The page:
A former board member of the Massachusetts Institute of Technology’s (MIT) McGovern Institute for Brain Research has resigned her position and written an op-ed in The Wall Street Journal offering revealing thoughts on, not just how American and other western universities have been working with China on scientific advancements, but also how these institutions shut down criticism of concerns over these partnerships, possibly even offering insights into how COVID-19 was unleashed upon the world.
Michelle Bethel, stepdaughter of the Institute’s namesake, said she had long felt uneasy with the partnership between MIT’s brain study institute and the Chinese government after she witnessed changes in the Asian nation following her seven years living there beginning in 2006.
I have real affection for China and its people. I moved to Shanghai with my husband in 2006. Over the next seven years, I gave birth to three children there and learned the culture as well as the language.
But times have changed. The Communist Party has reasserted itself in every aspect of China’s society—economic, social, cultural and, yes, scientific. Yet MIT and the McGovern Institute seem to have failed to scrutinize these developments. I believe that MIT doesn’t have a firm grasp on events in China or on the risks of partnerships with Chinese institutions in cutting-edge areas of science that are subject to misappropriation or abuse for military modernization or repression.
After reading a report in Reuters about a Danish partnership with China, and recalling that the Chinese military had “published articles declaring biology a new domain of warfare,” Bethel took her concerns to other board members. Their responses? Those kinds of concerns might be perceived as “racist” and that objections to working with China ran counter to the idea that “scientific progress is paramount.”
(Those searching for a reason why Anthony Fauci and The EcoHealth Alliance might have entered into an agreement to fund highly risky gain of function research at the Wuhan Institute of Virology may want to read the last part of that sentence again.)
Bethel’s op-ed also points out another disturbing fact: working with the Chinese government on some of these projects often requires a contractual obligation to aid and advance the Chinese military.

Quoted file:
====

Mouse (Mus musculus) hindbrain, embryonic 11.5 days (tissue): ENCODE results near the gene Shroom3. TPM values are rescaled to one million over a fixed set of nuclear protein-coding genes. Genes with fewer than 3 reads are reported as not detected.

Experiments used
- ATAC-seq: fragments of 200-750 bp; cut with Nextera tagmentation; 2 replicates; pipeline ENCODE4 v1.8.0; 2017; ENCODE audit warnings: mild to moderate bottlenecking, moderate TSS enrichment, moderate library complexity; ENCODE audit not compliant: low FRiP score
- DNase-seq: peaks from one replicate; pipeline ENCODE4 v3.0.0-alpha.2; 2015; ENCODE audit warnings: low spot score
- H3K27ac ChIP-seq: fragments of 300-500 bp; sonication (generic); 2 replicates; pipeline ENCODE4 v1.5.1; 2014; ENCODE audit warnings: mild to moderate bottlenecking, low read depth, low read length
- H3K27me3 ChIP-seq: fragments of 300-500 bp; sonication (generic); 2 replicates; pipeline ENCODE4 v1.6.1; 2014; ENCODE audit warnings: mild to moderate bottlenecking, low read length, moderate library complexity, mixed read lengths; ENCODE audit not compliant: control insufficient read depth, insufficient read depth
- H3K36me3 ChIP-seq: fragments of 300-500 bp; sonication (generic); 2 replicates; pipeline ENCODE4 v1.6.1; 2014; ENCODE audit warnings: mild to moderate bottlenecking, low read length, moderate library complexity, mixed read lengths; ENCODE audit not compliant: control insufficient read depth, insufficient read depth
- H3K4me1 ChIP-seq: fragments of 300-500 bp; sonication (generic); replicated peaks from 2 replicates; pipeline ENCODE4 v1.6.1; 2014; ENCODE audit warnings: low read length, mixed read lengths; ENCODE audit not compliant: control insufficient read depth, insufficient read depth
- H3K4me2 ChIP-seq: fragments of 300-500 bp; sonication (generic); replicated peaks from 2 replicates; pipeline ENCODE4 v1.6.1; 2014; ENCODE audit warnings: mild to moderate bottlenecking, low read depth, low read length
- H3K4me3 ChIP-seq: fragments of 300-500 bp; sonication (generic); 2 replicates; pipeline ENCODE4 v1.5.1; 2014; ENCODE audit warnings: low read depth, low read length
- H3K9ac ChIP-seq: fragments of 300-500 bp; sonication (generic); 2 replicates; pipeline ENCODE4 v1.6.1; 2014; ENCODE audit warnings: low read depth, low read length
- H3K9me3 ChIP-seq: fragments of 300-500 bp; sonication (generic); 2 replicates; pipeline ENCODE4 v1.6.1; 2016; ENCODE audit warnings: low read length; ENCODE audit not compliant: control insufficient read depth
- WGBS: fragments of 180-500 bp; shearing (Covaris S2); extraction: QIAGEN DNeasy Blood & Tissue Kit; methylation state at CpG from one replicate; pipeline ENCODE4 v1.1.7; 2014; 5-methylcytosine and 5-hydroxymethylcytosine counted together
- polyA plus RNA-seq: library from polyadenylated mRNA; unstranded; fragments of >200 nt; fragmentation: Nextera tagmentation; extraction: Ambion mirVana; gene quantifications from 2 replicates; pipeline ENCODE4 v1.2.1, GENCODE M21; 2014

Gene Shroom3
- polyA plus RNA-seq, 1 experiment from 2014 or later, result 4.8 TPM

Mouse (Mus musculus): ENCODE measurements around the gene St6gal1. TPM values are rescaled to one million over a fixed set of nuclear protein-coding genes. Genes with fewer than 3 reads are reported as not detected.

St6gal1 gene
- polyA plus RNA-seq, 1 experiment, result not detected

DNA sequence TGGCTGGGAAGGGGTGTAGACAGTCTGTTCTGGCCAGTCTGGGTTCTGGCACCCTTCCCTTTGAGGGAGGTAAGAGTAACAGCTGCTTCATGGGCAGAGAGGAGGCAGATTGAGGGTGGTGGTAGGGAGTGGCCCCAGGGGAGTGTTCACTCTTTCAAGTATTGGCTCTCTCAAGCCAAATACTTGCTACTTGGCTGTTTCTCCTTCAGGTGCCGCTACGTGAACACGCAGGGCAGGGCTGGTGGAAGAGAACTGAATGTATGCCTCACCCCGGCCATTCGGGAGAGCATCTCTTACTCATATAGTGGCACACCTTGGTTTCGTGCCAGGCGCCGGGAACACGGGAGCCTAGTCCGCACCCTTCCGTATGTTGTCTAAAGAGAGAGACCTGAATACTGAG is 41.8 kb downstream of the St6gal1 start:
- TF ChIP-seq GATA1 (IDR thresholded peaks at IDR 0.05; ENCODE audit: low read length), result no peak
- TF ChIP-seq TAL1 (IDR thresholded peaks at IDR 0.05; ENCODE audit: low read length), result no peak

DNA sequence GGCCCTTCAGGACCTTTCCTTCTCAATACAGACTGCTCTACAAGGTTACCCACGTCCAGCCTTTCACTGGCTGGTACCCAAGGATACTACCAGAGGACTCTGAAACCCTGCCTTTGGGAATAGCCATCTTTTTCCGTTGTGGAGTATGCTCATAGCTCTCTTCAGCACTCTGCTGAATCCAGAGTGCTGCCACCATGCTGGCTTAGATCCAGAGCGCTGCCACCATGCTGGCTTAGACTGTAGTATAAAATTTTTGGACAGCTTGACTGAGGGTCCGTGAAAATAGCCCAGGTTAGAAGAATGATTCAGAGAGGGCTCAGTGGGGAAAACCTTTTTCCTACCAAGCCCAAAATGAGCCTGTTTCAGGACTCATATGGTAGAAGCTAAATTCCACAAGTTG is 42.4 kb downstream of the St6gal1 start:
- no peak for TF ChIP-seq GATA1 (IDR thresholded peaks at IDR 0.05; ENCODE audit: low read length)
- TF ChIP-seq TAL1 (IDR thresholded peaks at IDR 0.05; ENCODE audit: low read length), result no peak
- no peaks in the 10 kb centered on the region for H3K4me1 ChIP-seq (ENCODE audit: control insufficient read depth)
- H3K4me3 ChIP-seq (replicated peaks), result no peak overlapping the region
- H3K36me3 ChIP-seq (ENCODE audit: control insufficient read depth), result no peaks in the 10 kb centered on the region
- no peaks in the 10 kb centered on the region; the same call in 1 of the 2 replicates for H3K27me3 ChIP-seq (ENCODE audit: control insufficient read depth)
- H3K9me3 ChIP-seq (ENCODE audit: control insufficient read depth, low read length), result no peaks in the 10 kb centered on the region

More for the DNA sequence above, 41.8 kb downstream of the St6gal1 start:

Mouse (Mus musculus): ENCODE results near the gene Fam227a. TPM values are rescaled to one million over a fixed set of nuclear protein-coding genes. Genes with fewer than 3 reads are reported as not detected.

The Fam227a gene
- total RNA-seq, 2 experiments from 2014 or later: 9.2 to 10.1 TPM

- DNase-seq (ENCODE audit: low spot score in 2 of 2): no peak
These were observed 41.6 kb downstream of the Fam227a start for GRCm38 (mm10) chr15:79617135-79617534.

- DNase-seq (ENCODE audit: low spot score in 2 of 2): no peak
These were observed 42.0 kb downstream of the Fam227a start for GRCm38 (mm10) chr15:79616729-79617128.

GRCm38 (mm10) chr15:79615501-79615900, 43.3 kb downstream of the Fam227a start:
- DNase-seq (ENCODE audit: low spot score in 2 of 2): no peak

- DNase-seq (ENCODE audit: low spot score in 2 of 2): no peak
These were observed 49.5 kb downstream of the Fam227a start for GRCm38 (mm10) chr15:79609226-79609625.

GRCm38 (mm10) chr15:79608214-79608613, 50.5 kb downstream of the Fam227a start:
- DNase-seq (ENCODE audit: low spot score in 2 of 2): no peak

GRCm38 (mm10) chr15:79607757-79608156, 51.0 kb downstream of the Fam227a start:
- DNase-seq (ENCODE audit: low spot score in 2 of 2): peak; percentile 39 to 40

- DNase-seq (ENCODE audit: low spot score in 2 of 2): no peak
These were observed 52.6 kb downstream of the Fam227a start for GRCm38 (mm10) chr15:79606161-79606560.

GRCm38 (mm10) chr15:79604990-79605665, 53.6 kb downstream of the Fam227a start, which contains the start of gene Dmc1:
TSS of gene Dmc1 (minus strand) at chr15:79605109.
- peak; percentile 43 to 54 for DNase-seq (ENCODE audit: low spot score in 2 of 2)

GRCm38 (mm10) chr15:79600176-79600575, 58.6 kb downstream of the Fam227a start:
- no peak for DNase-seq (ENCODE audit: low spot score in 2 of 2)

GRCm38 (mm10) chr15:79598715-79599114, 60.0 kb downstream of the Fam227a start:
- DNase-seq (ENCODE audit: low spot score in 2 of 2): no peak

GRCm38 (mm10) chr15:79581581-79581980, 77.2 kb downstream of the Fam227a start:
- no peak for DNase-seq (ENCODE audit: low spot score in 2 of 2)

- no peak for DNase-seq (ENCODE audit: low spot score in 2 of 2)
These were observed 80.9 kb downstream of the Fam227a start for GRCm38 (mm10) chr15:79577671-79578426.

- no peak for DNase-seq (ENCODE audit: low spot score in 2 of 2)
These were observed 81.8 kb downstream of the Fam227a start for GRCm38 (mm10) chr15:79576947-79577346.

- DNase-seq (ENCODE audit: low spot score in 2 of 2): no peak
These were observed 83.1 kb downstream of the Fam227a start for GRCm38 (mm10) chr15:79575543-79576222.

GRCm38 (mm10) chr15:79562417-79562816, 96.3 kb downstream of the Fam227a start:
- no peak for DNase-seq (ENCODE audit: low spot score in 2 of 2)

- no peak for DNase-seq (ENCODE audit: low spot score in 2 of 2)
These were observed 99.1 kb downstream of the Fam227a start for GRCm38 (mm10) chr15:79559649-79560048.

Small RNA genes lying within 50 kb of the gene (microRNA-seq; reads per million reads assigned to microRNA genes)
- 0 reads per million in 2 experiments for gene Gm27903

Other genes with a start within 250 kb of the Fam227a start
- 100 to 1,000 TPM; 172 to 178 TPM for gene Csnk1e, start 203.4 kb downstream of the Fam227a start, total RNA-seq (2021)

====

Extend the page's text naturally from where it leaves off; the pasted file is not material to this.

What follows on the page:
The Chinese Communist Party, in pursuing what it calls “military-civil fusion,” has passed laws stating that all institutions, including those in partnerships with Western universities, are obligated to serve the modernization of the Chinese military. This requirement and the Party’s opacity make it hard to ascertain if the PLA is using our research.
We already know a great deal about researchers in this country being deceptive about their ties to China. Charles Lieber, a Harvard department chair, was accused in January 2020 of lying about his connections to China and is set to go on trial in December facing six felony counts. Lieber will seek to prove he did not lie to the Defense Department and the National Institutes of Health about his relationship to China’s Thousand Talents Plan, a recruitment program FBI Director Chris Wray has noted is used “to entice scientists to secretly bring our knowledge and innovation back to China—even if that means stealing proprietary information or violating our export controls and conflict-of-interest rules.”
Other high-profile cases like Lieber’s include those of Yanqing Ye, a Boston University robotics researcher, who lied about being a member of the Chinese army while posing as a student; and cancer researcher Zaosong Zheng, who was arrested in a U.S. airport while allegedly trying to return to China with vials of biological samples in his luggage.
And there are others.
Bethel’s resignation and warning are coming at a time when the nation — and possibly the world — is starting to grapple with whether or not it thinks scientific progress is, in fact, paramount — and whether or not it should be comfortable serving as the lab rats in the grand experiment.